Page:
Ohio cities with medical billing and coding education institutions: Maumee, New Philadelphia, Cleveland, Cuyahoga Falls, Dayton, Salem, Steubenville, Columbus, and Centerville.
Top Ohio cities/areas for medical billing and coding careers: Cleveland, Elyria, Mentor, Toledo, Columbus, Cincinnati, Middletown, Dayton, Akron, Springfield, Canton, Lima, and Mansfield.
Just a few employers of medical billers and coders in Ohio:
- Bellevue Hospital
- Akron General Medical Center
- Adams County Regional Medical Center
- ProMedica Toledo Hospital
- Cleveland Clinic Akron General Lodi Hospital
- ProMedica Defiance Regional Hospital
- Mercy Medical Center
- Fairview Hospital
- Clermont Hospital
- Cleveland Clinic
General Overview of Medical Billers and Coders
Medical billing and coding training is combined with the educational process, although that does not imply that both jobs are the same. There are a lot of differences between medical billing and medical coding. Some companies hire one person to perform both tasks, but there is usually plenty of work for hhealthcarefacilities to assign one person to each individual duty.
Medical billers in Ohio are at the core of the billing process. This job is focused on putting together accurate patient bills, which are called claims. These claims must contain accurate information and it is up to medical billers to ensure that accuracy. That includes verifying medical codes, reviewing patient histories and applying the exact details of each individual insurance policy.
Medical billers then send out those claims and follow up to verify they are paid. Unpaid claims require medical billers in Ohio to contact patients or insurance companies in an effort to get the matter resolved. Patient inquiries regarding claims are also directed to Ohio medical billers. That is why strong communication skills and customer service are required of medical billers. There is not just clerical work involved, but also a lot of interaction with actual people.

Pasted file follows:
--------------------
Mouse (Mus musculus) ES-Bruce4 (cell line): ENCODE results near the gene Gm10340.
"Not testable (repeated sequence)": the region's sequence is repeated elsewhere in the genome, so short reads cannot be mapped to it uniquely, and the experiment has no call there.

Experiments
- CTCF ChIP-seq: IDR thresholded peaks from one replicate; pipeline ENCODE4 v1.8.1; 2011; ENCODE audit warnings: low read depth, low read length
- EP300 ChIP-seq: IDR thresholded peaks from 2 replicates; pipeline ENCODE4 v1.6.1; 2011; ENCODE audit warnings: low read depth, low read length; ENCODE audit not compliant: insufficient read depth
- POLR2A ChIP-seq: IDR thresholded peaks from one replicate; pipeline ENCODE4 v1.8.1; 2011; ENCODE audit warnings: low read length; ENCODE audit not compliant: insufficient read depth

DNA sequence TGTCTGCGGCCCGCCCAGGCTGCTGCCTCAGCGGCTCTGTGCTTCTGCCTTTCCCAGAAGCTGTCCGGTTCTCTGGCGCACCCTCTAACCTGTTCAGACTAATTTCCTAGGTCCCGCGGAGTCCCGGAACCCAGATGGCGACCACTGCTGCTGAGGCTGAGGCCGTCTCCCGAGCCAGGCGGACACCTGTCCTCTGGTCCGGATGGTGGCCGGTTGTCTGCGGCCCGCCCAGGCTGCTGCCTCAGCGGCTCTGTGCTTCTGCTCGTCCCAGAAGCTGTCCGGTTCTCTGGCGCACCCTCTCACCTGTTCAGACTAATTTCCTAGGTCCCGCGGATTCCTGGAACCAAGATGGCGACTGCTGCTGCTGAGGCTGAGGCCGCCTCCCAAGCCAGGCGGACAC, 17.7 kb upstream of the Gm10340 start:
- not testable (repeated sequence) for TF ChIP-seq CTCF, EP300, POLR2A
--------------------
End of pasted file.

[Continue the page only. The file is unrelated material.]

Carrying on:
Medical coders face a less amount of individual tasks on a daily basis. Their main job function is to translate medical services into the appropriate codes. That makes for a lot of independent work as medical coders in Ohio are self-motivated and capable of working without direct supervision.
Medical coders in Ohio take medical reports that provide descriptions of all the services provided to each patient by a health care facility. They must then sort through those reports and identify every service that was provided and assign the appropriate code. Those codes are what appear on claims and are vital to the medical billing process. Without the right codes, medical billers would not be able to do their jobs.
Medical coders require a close attention to detail and a broad knowledge of the many different medical codes. These job functions are often completed in a cubicle or office as Ohio medical coders do not have to deal with as much personal interaction on a day-to-day basis.
The current medical coding jobs available in Ohio are listed in detail on this website.
Numerous medical billing jobs in Ohio can be located on the LinkedIn website.
Medical billers and coders can discover a great deal of information through this association’s Ohio website.
Check out all of the hospitals and medical centers in Ohio, complete with direct links.